ENTERTAINMENT
By Sloane Brown | August 17, 2003
Ulman Cancer Fund for Young Adults The Dewey Decimal System got a rest for one night at the Howard County Central Library. Instead of looking for books, the more than 200 folks there were browsing silent auction tables and food stations -- at "Summerfest 2003" -- the annual fund-raiser for The Ulman Cancer Fund for Young Adults. Guests in casual summer dresses and sport shirts perused choices like wrap sandwiches, pate, chicken wings, mini crab cakes, baby lamb chops and homemade cookies, while a jazz trio played at one end of the room.
NEWS
March 3, 2003
GWEN U. BICE, age 63 of Royal Oak, MI., died March 1, 2003. She was born March 1, 1940 in Baltimore to James Russell Bice and Kathleen Earley. Surviving are her siblings Jane R. Johnson of Royal Oak, Mi. and Charles (Donna) Eagle Jr., of Woodstock, Va. Visitation Tuesday 3 to 6 P.M. at the KINSEY-GARRETT FUNERAL HOME, 420 S. Lafayette Ave., Royal OAk, MI. Memorial contributions suggested to Easter Seals.
NEWS
August 6, 2000
Chamber gathering to offer investment seminar The Carroll County Chamber of Commerce will hold a Connections After Hours from 4 p.m. to 6 p.m. at the Edward Jones investment firm at 56 W. Main St., Westminster. Ben Rogers, an investment representative, will discuss investing for the future. Reservations are required by Friday. Information: 410-848-9050. Job Service committee will hold annual social The Maryland Job Service Employer Committee, Carroll County, will hold its annual social Aug. 18 at Wakefield Valley Golf and Conference Center.
NEWS
November 9, 1990
1/8 TC The Easter Seal Society of Maryland is seeking volunteers whose efforts will help disabled children and adults.Being sought are graphic artists, printers, organizers, telemarketers, fundraisers, writers, photographers, leaders, chairmen and office workers.For more information, call 381-2260
NEWS
December 1, 1994
Century 21, Charles J. Plunkert Inc. raised $366 for the Easter Seal Society from a bus trip Nov. 2 to Merv Griffin's Atlantic City (N.J.) Resort and Casino.Proceeds from ticket sales were donated to the charity.More than 30 agents and friends of the company went on the trip. John J. Rush Sr., the company's Easter Seals chairman, was joined by Wynne Boone of CTX Mortgage Co. and Michelle Fine of Title America. Both are Baltimore underwriting companies.The Westminster real estate company is planning another trip in February.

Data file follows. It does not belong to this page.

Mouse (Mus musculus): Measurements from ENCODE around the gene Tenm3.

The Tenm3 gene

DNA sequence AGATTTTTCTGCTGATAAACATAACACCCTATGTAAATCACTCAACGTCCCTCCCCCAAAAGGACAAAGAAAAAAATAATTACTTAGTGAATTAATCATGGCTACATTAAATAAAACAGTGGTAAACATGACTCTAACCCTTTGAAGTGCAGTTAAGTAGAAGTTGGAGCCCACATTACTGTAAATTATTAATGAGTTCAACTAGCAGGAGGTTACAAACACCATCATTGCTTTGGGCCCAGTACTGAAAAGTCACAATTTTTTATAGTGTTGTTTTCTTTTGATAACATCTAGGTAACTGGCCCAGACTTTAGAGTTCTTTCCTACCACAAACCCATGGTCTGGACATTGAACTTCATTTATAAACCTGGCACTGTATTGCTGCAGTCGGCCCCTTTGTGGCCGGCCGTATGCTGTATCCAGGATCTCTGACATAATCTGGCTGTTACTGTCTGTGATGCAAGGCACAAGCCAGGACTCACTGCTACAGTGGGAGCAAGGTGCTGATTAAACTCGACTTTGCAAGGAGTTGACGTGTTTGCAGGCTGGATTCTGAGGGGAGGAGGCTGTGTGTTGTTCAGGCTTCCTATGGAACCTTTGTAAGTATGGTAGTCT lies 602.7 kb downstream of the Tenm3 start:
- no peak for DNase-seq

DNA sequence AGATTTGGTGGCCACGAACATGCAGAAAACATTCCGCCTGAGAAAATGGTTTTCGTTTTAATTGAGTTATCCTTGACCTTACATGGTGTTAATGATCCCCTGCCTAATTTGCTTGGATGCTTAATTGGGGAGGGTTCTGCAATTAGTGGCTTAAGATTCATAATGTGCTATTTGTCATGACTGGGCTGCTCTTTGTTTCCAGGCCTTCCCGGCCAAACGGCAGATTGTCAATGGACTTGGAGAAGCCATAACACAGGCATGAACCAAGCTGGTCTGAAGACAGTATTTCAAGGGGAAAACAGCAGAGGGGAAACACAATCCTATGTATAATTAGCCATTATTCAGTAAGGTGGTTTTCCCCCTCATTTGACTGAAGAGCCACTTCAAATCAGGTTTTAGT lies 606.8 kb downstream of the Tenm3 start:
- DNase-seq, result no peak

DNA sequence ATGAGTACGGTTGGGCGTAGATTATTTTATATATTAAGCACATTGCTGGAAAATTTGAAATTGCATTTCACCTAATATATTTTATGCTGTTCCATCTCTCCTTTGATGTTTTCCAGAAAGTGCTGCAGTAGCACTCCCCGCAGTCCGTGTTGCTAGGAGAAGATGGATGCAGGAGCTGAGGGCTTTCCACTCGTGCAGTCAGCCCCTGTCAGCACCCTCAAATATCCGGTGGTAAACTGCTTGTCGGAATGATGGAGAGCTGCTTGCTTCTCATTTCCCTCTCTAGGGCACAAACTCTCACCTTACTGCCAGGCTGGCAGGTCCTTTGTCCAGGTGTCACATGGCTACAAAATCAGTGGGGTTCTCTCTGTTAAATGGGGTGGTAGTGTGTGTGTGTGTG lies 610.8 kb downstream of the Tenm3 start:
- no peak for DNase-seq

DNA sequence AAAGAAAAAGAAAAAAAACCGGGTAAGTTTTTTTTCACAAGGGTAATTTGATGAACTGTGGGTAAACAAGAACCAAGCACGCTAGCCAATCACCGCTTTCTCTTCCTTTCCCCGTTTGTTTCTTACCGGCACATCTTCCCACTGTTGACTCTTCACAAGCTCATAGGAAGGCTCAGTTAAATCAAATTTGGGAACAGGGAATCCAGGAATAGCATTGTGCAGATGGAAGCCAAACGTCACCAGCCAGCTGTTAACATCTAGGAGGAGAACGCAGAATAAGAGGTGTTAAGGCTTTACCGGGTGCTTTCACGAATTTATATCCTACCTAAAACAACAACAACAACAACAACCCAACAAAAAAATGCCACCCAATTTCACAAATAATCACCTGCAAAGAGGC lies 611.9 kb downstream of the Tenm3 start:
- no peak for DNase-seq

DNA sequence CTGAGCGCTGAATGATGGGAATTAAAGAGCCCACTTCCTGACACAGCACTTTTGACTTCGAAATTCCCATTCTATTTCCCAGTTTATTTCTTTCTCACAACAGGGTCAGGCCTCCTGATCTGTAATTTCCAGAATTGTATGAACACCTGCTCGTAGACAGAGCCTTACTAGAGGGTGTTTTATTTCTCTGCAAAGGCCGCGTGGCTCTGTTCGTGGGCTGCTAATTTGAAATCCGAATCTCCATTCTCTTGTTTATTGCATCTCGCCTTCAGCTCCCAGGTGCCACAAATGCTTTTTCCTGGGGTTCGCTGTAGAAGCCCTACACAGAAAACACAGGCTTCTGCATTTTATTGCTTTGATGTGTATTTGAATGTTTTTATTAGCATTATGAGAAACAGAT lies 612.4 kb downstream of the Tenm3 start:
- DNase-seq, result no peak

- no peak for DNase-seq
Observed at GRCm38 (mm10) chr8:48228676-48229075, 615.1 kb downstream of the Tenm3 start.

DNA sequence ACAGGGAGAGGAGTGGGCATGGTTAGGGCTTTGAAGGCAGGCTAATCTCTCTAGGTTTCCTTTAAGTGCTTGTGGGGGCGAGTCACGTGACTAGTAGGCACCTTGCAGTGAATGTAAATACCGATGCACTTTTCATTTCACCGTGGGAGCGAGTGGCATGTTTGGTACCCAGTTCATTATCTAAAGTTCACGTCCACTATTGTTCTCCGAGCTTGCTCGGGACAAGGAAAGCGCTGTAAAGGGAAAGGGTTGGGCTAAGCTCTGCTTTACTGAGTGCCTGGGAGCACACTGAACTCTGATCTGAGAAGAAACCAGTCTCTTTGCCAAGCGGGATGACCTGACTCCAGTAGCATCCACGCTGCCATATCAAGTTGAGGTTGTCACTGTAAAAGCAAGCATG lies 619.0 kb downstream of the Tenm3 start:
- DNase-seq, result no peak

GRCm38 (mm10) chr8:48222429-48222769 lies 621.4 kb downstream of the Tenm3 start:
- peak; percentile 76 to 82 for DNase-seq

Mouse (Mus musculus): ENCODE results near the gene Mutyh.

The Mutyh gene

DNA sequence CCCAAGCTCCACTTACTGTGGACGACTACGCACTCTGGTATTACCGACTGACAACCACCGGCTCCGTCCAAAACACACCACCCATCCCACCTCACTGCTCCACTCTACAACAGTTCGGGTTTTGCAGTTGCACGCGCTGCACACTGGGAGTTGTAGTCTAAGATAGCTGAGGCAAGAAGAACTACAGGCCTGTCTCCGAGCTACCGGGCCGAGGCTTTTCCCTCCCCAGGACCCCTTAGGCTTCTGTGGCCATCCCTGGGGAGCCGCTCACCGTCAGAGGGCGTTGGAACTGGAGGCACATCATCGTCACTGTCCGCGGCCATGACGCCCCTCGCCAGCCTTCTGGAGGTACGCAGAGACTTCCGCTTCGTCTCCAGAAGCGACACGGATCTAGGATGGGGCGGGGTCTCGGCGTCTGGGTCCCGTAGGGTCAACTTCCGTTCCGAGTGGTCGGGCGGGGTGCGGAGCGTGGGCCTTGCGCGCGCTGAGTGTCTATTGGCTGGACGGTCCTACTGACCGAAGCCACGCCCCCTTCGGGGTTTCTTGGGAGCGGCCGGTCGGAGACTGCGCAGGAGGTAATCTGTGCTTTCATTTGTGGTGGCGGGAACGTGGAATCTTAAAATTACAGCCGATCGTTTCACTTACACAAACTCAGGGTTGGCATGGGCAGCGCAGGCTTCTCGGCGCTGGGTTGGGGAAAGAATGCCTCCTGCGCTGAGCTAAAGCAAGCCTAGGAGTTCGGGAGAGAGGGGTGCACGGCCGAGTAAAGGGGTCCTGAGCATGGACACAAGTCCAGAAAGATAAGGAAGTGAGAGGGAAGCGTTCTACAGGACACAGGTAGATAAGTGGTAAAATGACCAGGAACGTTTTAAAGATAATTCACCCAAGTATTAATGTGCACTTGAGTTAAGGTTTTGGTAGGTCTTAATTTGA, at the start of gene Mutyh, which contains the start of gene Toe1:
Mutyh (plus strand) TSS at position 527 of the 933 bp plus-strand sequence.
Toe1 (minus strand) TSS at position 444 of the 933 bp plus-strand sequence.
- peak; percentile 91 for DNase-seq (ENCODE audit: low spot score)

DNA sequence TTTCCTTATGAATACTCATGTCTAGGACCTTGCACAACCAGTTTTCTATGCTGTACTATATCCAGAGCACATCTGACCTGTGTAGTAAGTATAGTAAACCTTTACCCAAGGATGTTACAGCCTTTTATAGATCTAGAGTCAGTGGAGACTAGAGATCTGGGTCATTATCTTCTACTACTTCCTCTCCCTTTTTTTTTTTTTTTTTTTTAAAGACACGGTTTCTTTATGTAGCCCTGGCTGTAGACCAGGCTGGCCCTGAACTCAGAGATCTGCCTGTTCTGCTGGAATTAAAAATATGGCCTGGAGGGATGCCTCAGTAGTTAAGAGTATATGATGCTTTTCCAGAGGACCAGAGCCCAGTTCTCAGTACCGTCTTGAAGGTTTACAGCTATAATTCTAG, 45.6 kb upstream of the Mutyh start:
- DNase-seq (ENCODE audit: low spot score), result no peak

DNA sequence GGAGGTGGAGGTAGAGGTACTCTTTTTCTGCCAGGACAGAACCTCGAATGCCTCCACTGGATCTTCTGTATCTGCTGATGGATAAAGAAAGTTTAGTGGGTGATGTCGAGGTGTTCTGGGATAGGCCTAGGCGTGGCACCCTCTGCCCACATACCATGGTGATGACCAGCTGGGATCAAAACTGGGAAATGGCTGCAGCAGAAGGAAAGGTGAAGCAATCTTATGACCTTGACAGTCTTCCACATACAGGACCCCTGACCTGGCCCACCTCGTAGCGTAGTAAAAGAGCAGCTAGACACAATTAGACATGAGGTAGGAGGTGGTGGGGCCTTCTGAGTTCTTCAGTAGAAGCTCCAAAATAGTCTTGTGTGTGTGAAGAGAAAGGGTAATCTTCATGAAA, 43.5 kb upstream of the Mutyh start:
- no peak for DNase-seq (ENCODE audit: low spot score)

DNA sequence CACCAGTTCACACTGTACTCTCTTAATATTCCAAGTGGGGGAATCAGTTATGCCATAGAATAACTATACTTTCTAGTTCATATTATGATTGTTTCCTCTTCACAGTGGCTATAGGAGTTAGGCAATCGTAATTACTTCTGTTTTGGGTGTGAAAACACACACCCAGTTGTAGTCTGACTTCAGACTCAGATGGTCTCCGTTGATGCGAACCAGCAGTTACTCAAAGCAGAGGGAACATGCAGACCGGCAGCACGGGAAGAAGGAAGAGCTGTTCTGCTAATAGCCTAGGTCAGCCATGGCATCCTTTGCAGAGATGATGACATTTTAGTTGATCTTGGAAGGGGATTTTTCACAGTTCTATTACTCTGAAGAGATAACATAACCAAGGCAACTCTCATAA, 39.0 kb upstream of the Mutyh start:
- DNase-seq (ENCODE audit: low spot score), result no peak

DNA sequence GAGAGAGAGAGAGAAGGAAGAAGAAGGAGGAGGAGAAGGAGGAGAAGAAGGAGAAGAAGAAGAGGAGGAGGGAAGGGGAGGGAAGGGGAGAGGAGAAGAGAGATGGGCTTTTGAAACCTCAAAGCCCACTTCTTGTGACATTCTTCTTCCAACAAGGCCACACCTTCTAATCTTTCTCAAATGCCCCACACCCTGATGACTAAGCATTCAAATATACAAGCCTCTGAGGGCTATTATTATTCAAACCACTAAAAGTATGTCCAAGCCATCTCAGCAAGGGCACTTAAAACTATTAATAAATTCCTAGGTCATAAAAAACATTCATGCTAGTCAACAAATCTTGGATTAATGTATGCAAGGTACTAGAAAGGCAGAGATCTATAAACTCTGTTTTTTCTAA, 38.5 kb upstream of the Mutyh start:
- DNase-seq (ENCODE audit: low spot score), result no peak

NEWS
By Ernest F. Imhoff and Ernest F. Imhoff,SUN STAFF | September 11, 1997
HAGERSTOWN -- For Cecil Anderson and his 50 companions, the worst thing about old age is "the routine of nothingness," and one of the best is going to day care.The elderly people at the Easter Seal's Break-A-Way center here are not sick enough for a nursing home, but they have physical or mental disabilities that would require family members to stay home and care for them. Or they live alone and want companionship.The program is inexpensive, compared with private centers that offer similar services to seniors.
NEWS
By Edward Lee and Edward Lee,SUN STAFF | March 4, 1997
The Howard County Office on Aging and the Easter Seal Society for Disabled Children and Adults Inc. are joining forces to launch an $85,000 vision program for seniors with premature sight loss.The Low Vision Rehabilitation Program will be introduced by Easter Seal and county officials at a kick-off reception this morningat Florence Bain Senior Center in Columbia.The program is designed to help the county's fast-growing elderly population, many of whom are forced to deal with a loss of vision -- often caused by strokes, glaucoma, and various diseases.